On a hot day in late October, the sun shines on Charter Oak Avenue as a fleet of cars sails in and out of the dead-end street picking up breakfast burritos and tea leaf salads from a many-faced ghost kitchen. Dressed in all black with cherry red Yeezy-esque shoes, Toriano Gordon walks out of the establishment and takes a seat at a picnic table, cigarette smoke lilting in the autumn air. The founder and owner of Vegan Mob, the Bay’s go-to for meatless soul food, can’t help but stay busy on his phone. “It all started with faith,” Gordon says quietly. “And, yeah, I’m here now.”
These days, Black-owned vegan restaurants in the Bay Area seem like an endangered species. Fan favorites Casa Borinqueña and Souley both closed in the last half of 2023, though the former will live again on Market Street. However, Gordon, in this fallow season, is seemingly untouchable: His first cookbook — aptly dubbed Vegan Mob: Vegan BBQ & Soul Food — comes out in February through Random House; his food trucks in Oakland and San Francisco, plus a restaurant in Santa Rosa are thriving; and he’s got packaged goods including sodas hitting Whole Foods’ shelves in 2024. Even Roc-A-Fella’s Dame Dash puts clout on Vegan Mob’s name, not to mention Danny Glover. Amidst his peers’ closings, in a city as difficult to access financially as any, Gordon seems to be soaring.
The vegan food mogul comes from humble beginnings. He was born at UCSF Parnassus, just as his brothers and mom were, and grew up in San Francisco’s quaint Cole Valley neighborhood. At the time, he says there were more Black people in not only the neighborhood but also the legendary Fillmore District and city at large. Indeed, San Francisco’s Black and African American population shrunk from 13.4 percent in 1970 to 5.2 percent in 2022, according to the U.S. Census Bureau. Growing up, he’d tour the city’s restaurants, as his grandfather owned Rue Lepic and Nob Hill Cafe at the time, and his mom appreciated foods from all cultures. His family took him to Marnee Thai on Ninth Avenue, Bambino’s on Cole Street, Cha Cha Cha on Haight, and more. He says his mom is the one who made soul food a part of his life, but the city’s wide array of restaurants was still crucial in his youth.
As a kid, he dreamt of being a celebrity chef when he wasn’t dreaming of being a famous rapper. Briefly, he studied at Le Cordon Bleu in San Francisco but was back on the street as soon as the instructor told him and his classmates that none of them in the room would ever be a well-known chef. “I looked to the girl next to me and said, ‘He must have me fucked up,’” Gordon laughs. Still, it was hustling and grifting that caught his attention most of the time. He found himself prioritizing money over everything. He ended up on the streets from the ’90s to 2010, and his drug use began in 2002. In 2009, Gordon went into septic shock, and his life of addiction and shiftiness on the streets came to a painful halt. He entered a treatment program with the Salvation Army in 2010. His life came back together slowly but surely: he married his wife in 2017 and, together, they decided to give veganism a try. “We watched What The Health,” Gordon says, referencing the once-buzzy food documentary. “I didn’t want to be sick anymore. I was scared.”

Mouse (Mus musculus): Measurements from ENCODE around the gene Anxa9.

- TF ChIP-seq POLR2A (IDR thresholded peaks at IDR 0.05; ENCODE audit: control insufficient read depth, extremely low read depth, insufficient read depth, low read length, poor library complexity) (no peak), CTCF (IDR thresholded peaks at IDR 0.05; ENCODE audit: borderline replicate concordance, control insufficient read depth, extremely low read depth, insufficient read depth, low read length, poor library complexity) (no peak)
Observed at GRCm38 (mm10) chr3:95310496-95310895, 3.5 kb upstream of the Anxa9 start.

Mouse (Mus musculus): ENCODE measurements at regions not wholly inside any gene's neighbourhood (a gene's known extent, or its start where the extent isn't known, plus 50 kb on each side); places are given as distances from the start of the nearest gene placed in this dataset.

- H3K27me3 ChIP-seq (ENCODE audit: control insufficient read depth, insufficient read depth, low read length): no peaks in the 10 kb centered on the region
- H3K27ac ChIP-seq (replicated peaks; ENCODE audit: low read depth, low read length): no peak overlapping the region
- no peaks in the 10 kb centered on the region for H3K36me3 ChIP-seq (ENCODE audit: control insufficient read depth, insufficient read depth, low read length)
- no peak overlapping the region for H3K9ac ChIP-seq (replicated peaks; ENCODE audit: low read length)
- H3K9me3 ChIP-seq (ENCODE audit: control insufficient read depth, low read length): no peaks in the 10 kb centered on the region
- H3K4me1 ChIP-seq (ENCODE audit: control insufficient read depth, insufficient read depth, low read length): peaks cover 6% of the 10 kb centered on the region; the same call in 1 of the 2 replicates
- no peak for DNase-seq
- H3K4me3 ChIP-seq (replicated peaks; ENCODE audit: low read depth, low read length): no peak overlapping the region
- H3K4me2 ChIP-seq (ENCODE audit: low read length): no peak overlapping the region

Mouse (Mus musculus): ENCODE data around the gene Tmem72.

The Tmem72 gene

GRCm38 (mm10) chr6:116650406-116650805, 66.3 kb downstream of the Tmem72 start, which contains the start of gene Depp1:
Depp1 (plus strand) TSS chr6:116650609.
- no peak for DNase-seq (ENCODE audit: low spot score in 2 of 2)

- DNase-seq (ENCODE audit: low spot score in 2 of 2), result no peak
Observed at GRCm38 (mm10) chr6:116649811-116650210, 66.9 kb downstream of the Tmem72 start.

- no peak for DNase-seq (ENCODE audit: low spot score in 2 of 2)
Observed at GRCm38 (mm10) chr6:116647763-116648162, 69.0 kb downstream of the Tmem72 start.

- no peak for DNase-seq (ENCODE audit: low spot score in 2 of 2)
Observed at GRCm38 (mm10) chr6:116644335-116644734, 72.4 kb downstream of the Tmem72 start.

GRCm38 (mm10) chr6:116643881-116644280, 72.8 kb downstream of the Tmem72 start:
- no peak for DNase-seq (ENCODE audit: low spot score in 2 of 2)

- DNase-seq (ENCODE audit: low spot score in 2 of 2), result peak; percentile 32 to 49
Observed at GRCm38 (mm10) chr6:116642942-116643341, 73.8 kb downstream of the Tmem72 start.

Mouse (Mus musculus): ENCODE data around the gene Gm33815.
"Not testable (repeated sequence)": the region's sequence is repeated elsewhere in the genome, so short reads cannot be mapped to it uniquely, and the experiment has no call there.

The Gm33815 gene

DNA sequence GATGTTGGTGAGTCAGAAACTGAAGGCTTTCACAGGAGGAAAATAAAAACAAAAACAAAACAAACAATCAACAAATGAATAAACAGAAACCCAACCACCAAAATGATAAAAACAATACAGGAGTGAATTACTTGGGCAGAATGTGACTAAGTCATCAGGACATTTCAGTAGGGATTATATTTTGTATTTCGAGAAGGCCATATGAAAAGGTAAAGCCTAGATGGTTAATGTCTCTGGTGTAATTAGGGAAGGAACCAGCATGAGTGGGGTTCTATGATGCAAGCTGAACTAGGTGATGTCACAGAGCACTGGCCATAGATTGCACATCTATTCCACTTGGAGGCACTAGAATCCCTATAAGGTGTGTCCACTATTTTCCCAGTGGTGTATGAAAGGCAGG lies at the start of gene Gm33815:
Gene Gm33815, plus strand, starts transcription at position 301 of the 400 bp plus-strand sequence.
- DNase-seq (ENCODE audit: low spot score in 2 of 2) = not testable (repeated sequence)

In 2018, while driving for Uber, he got the idea to open his own barbecue restaurant in downtown San Francisco — his wife reminded him they’d just decided to go vegan. So, he invited all the family over to try plant-based renditions of brisket. He took his vegan gumbo to Señor Sisig’s Evan Kidera who told Gordon it was excellent. Just like that, Vegan Mob was born, at first just a delivery business and out-the-trunk sales venture like Too Short’s mixtapes in East Oakland once upon a time. Pop-ups and farmers market gigs throughout 2019 led to the food truck, an Oakland location by Lake Merritt (now since closed), and a newly opened Santa Rosa spot. “I just went bananas,” Gordon says.
That doesn’t mean it’s always been easy, or that he thinks things are as they should be in the restaurant industry. He says he’s still pinching pennies, which means expanding or taking new opportunities is risky. Being a non-white business owner means financing and infrastructure more easily available to other entrepreneurs rarely come his way. In his restaurants, he doesn’t just see Black folks eating his po’ boys and mac n’ cheese, but everyone from elderly white people to young mixed kids. With the right backing, he says he’d be as ubiquitous as Nike — and that’s the goal. But he says he’s met with venture capitalists and banks that ask him far more about his identity than his bottom line. “The money is out there. It’s not about if I’m profiting or not,” Gordon says. “They might not want me at the forefront of the game.”
As the light continues to radiate over the Bayview and Hunter’s Point, Gordon remains optimistic about his burgeoning vegan barbecue empire. He says growing up in the Bay meant you didn’t have to be just a Black-owned or just a vegan business. In his experience, San Francisco was and remains a full rainbow of color and vibrancy, which makes the city unlike any other in the country. He says his old squad was made up of people who identified as Filipino, Latino, Black, queer, men, women, rich, and poor. And he wants to see more Bay Area businesses represent those communities — to re-gentrify, as Gordon puts it. That means fewer developer-backed projects that arrive in new buildings and on rooftops like gold-studded chariots. “You need ownership. You need representation. Otherwise the culture ain’t going to be preserved,” Gordon says. “Then the culture’s going to die. Normal looks weird to me. I like artistic, crazy shit, and that’s what I grew up in. That’s what San Francisco is about.”